Two competing theories may be involved in interpreting the dramatically increased utilization of home health care by dual eligibles: (i) overutilization by duals under the Medicare-Medicaid dual eligibility program in response to the additional home health benefits from Medicaid and (ii) underutilization by non-duals under the Medicare-only program because of its stringent home health benefits.
With similar generosity of Medicare-only and dual eligibility program for office-based physician services, the likelihood of using and the frequency of physician visits are not correlated with dual eligibility at the 5% level. Without differences in the level of benefits for hospital care, dual eligibility is not correlated with the frequency of hospital inpatient nights though it is statistically significant to increase the likelihood of using hospital care at the 5% level. The additional dental benefit provided by Medicaid is even inversely correlated with the frequency of dental visits though it is not statistically significant to decrease the likelihood of using dental services at the 5% level. These results suggest that overutilization theory does not seem to be persuasive. Dual eligibles do not always increase utilization of services in response to expanded benefits as shown in dental benefits newly covered by Medicaid.
Increasing the likelihood of using home healthcare and the high incidence rate ratio (IRR) of home health use by duals relative to Medicare-only beneficiaries (Table ) may be the result of delayed realization of their unmet needs under Medicare rather than the result of possible overutilization due to dual eligibility. The unmet need for home healthcare over the sample seems most urgent among all health care types examined by the study.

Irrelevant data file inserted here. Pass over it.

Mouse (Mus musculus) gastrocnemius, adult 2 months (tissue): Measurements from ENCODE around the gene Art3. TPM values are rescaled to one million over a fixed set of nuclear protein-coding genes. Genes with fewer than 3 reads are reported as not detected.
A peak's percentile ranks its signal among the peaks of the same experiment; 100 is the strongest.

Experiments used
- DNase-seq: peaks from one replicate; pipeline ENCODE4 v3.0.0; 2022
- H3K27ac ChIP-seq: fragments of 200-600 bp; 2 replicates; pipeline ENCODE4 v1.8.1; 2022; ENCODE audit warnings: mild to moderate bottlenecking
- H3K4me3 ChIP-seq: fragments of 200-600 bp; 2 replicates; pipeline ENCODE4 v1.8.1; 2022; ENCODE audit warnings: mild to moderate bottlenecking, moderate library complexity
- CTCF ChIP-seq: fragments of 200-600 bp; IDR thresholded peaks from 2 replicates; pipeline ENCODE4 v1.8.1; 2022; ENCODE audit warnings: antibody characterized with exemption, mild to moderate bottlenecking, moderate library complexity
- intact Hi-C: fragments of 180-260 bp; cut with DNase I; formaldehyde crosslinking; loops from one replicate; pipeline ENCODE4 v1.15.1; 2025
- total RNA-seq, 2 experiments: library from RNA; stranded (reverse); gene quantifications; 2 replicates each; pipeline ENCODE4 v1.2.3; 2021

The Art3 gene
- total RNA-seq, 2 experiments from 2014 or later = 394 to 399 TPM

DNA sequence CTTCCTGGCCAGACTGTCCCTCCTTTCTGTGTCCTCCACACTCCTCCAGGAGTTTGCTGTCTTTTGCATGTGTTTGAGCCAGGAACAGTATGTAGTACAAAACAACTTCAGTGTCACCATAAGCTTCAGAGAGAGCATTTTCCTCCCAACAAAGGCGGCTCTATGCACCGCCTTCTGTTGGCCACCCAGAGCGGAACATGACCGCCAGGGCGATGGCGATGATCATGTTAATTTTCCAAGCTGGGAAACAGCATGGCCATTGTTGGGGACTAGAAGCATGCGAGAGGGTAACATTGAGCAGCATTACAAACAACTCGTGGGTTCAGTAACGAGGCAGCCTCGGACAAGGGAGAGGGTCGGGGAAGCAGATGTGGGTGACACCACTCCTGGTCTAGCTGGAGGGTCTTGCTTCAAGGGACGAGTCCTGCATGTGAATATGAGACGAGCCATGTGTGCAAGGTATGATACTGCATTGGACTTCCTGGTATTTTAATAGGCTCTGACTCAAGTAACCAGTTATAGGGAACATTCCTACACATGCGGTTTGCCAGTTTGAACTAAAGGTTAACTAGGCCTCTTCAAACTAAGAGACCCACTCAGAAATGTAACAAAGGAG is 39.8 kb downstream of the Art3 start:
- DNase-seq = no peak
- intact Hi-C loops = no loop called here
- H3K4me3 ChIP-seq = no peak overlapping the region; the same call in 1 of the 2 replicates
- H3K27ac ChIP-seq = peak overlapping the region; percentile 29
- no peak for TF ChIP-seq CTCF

With respect to racial differences, dually eligible Afro-Americans use more office-based physician and dental services than white duals. Asian duals use more home health services than white duals at the 5% level. The dual eligibility program seems particularly beneficial to Afro-American duals. An epidemic like AIDS/HIV-positive, which is most prevalent among young Afro-American males, will not be treated under the traditional Medicare-only program while they are fully covered by Medicaid within the dual eligibility program [14
It is also true that there may exist inverse causality running from healthcare needs to dual eligibility: high levels of healthcare needs and usage may lead to qualifying for Medicare and Medicaid. Unravelling this complex relationship, further studies would need to control for potential confounding factors that may affect the relationship between dual eligibility and healthcare utilization.
In addition, it would be interesting to conduct an analysis separately for the disabled (e.g., Medicare beneficiaries under 65) and the elderly (e.g., Medicare beneficiaries 65 or older). Inherent differences between the two sub-groups may have affected or attenuated some of the relationships estimated by the study. To better understand the utilization differentials between the dually eligible and Medicare-only beneficiaries, further efforts may be required for examining the disease/individual-specific utilization patterns of the health care to consider potentially inherent heterogeneity in the characteristics of the dually eligible beneficiaries and their non-dual counterparts.